The good soldier Schweik had been ordered to line up a band of new recruits before their officer gave them a speech. The desired line sought to minimize the average difference in height of adjacent men. Schweik put the tallest recruit first, the shortest one last, and let the remaining men stand between them in random order. Did Schweik execute his order as stated? How would you arrange the recruits?

Hint: One may answer the first question affirmatively. The intended order was, of course, different; it could have been executed in two different ways.

EDIT: The below is the Solution but I couldn't understand the answer and it has some mathematical equation. will somebody explain ?.

! Schweik must have understood his order as one to minimize

Equation 1: $$ {1\choose n} [(h_2-h_1)+(h_3-h_2)+...+(h_n-h_{n-1})] = {1\choose n} (h_n-h_1) $$

where n is the number of recruits and hi, i = 1, 2, . . . , n, is the height of the recruit in the ith position. Since$$(h_n-h_1) /n$$ can be negative, its minimization means making it a negative number of the largest absolute value. This is achieved if h1 and hn are the largest and smallest heights, respectively, with the heights of all the others not contributing to the value of expression (1). The intended order was, of course, to minimize the average magnitude of the difference in height of adjacent men, that is,

Equation 2: $$ {1\choose n} (|h_2-h_1| + |h_3-h_2| + ... +|h_n-h_{n-1}|) $$

Since n is fixed, the multiple 1/n can be ignored. Sum (2) is minimized when the heights are sorted in either ascending or descending order to yield the difference $$ (h_{max}-h_{min})$$ between the maximal and minimal heights. For any other ordering, this sum can be interpreted as the sum of lengths of segments covering the interval with endpoints at hmin and hmax with some overlaps, which makes it larger than $$ (h_{max}-h_{min})$$. A more formal proof by mathematical induction is not difficult.

  • $\begingroup$ The intended solution matches my answer (except that as stated I use a different method to prove when sum 2 is minimized). Which parts of the proof do you need help with? If your question is fundamentally a math question, it may be better to ask on Mathematics (showing of course the proof from the onset, and asking about the specific points that you don't understand). $\endgroup$ Commented Dec 18, 2014 at 18:09
  • $\begingroup$ It was the math equation for me to understand $\endgroup$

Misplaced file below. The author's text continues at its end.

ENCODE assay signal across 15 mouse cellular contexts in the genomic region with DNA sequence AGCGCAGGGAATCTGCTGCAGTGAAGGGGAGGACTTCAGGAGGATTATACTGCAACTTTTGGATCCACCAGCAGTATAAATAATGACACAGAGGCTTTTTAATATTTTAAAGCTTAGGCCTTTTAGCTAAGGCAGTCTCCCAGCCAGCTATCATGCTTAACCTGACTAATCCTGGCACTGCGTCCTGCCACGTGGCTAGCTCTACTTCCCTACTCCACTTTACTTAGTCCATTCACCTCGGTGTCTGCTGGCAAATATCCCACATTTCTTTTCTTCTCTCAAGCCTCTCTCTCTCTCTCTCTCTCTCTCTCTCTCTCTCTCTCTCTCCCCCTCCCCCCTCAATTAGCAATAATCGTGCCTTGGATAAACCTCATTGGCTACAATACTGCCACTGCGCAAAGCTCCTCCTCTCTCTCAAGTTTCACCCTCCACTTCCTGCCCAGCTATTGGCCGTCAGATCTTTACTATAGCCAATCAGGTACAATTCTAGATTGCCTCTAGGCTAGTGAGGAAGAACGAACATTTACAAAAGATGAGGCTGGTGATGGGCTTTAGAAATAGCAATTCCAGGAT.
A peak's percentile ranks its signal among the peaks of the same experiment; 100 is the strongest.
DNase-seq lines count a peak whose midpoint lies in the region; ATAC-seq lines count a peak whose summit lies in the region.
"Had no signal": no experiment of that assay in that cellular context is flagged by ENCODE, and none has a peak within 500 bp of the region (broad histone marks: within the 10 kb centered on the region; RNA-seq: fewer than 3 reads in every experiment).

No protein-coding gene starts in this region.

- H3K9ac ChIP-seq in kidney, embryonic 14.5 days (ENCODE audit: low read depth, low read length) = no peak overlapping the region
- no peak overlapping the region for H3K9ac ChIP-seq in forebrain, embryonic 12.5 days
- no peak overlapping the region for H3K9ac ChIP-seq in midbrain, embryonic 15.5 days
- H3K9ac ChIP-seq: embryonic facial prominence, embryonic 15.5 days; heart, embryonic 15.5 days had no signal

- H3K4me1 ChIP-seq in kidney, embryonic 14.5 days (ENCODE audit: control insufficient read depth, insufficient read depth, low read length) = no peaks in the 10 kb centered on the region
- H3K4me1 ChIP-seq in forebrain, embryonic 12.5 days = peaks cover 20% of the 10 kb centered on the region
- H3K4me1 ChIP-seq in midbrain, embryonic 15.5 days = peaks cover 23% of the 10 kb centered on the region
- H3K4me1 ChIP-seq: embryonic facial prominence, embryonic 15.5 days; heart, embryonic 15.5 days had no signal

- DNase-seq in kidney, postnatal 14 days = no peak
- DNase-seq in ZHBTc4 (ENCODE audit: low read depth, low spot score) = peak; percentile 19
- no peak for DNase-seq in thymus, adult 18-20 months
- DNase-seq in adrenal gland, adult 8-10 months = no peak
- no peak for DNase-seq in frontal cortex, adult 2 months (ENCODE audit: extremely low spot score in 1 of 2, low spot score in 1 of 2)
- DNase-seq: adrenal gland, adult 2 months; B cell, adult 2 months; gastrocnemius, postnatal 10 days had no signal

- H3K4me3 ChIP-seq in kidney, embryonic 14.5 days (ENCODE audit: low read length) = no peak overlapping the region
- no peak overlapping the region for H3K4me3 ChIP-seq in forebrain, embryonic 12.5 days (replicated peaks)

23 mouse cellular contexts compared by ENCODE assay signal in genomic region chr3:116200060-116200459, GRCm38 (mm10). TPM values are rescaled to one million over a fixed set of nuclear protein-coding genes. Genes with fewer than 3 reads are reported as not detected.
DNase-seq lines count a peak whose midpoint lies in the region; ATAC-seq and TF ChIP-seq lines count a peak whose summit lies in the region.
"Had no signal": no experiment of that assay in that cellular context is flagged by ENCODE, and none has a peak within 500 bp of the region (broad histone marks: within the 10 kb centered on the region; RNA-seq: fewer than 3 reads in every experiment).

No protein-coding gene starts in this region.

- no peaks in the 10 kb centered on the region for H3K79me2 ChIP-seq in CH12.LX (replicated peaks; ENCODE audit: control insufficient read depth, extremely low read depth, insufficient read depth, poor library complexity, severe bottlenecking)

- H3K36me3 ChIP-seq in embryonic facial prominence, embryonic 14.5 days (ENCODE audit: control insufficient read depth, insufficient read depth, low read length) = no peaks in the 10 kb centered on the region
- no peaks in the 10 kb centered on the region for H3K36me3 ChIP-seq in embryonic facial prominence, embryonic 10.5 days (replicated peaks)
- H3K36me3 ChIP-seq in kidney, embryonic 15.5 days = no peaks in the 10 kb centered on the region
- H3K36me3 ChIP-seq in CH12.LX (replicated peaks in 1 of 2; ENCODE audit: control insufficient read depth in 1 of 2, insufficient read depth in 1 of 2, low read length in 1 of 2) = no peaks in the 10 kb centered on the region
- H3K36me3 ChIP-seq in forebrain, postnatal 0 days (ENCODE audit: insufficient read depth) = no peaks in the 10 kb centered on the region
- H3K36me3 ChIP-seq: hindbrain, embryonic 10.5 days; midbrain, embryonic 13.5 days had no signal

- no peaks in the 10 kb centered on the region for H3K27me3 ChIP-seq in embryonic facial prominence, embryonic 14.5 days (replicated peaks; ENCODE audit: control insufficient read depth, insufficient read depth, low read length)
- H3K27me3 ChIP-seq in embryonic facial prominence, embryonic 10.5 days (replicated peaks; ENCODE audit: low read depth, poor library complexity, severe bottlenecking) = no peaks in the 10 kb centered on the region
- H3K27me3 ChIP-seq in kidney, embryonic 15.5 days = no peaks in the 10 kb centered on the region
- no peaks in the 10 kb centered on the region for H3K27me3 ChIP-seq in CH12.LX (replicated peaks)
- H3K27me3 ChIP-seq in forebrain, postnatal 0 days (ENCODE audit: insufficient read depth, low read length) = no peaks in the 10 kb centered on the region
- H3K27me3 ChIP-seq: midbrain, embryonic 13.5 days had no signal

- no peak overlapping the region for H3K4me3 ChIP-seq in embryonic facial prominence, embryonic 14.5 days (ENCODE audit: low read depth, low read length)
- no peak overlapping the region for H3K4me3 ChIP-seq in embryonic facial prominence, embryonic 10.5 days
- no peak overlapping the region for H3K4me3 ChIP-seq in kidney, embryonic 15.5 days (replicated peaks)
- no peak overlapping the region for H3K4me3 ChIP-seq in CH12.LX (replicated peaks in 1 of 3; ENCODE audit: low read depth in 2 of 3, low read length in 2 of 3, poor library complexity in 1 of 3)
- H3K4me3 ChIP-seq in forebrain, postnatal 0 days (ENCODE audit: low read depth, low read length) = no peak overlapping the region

– PR_01
    Commented Dec 18, 2014 at 18:16
  • $\begingroup$ Would it be possible to create a more thorough and/or descriptive title for this post? Thank you! $\endgroup$
    – user20
    Commented Dec 18, 2014 at 20:57

4 Answers 4


“Difference in height”, for a reasonable person, is a positive number (or zero for identical twins): the height of the taller person minus the height of the shorter person. With this definition, the average difference in height between adjacent recruits is minimized by lining up the recruits in monotonic order of height (tallest in front, then the next tallest behind him, etc.; or swap back and front, which makes two ways to do the lineup).

One way to prove this is to write the equations and do a bit of algebra. Being a computer scientist, I'll propose a different way. Suppose there are three recruits with height $x \lt y \lt z$. If they are lined up with $y$ in the middle, then the average difference in height is $(|y-x| + |z-y|)/2 = (z-x)/2$. If $z$ is in the middle then the average difference in height is $(|z-x| + |y-z|)/2 = (z-x)/2 + (z-y)/2$. If $x$ is in the middle then the average is $(|x-y| + |z-x|)/2 = (z-x)/2 + (y-x)/2$. This is minimized when $y$ is in the middle. Therefore, when there are three consecutive recruits such that the middle one by position is not the middle one by height, swapping positions to put the middling-height recruit in the middle lowers the height. The only line-ups that cannot be improved this way are line-ups in height order, either increasing or decreasing.